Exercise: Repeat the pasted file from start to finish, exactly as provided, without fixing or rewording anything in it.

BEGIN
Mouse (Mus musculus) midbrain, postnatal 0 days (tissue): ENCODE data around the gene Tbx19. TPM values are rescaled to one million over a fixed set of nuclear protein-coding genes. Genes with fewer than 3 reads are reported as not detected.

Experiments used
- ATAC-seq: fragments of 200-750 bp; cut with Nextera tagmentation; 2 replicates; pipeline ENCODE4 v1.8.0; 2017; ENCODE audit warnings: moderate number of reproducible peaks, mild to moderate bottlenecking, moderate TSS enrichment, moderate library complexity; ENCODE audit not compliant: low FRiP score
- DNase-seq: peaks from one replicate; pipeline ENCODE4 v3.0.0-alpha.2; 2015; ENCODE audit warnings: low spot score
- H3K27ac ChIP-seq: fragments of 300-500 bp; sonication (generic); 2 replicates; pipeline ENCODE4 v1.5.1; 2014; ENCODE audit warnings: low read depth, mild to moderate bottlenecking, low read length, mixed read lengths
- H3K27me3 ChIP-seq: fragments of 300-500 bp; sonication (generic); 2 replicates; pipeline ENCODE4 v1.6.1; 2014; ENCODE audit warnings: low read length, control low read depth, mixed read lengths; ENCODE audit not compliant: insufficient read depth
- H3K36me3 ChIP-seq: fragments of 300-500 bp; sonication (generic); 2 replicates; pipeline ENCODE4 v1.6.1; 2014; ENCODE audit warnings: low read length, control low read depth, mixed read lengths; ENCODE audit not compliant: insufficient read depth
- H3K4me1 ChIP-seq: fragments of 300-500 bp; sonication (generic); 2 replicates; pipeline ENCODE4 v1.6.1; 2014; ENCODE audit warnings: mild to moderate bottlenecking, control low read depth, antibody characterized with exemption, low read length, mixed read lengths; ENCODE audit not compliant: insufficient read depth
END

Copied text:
Mouse (Mus musculus) midbrain, postnatal 0 days (tissue): ENCODE data around the gene Tbx19. TPM values are rescaled to one million over a fixed set of nuclear protein-coding genes. Genes with fewer than 3 reads are reported as not detected.

Experiments used
- ATAC-seq: fragments of 200-750 bp; cut with Nextera tagmentation; 2 replicates; pipeline ENCODE4 v1.8.0; 2017; ENCODE audit warnings: moderate number of reproducible peaks, mild to moderate bottlenecking, moderate TSS enrichment, moderate library complexity; ENCODE audit not compliant: low FRiP score
- DNase-seq: peaks from one replicate; pipeline ENCODE4 v3.0.0-alpha.2; 2015; ENCODE audit warnings: low spot score
- H3K27ac ChIP-seq: fragments of 300-500 bp; sonication (generic); 2 replicates; pipeline ENCODE4 v1.5.1; 2014; ENCODE audit warnings: low read depth, mild to moderate bottlenecking, low read length, mixed read lengths
- H3K27me3 ChIP-seq: fragments of 300-500 bp; sonication (generic); 2 replicates; pipeline ENCODE4 v1.6.1; 2014; ENCODE audit warnings: low read length, control low read depth, mixed read lengths; ENCODE audit not compliant: insufficient read depth
- H3K36me3 ChIP-seq: fragments of 300-500 bp; sonication (generic); 2 replicates; pipeline ENCODE4 v1.6.1; 2014; ENCODE audit warnings: low read length, control low read depth, mixed read lengths; ENCODE audit not compliant: insufficient read depth
- H3K4me1 ChIP-seq: fragments of 300-500 bp; sonication (generic); 2 replicates; pipeline ENCODE4 v1.6.1; 2014; ENCODE audit warnings: mild to moderate bottlenecking, control low read depth, antibody characterized with exemption, low read length, mixed read lengths; ENCODE audit not compliant: insufficient read depth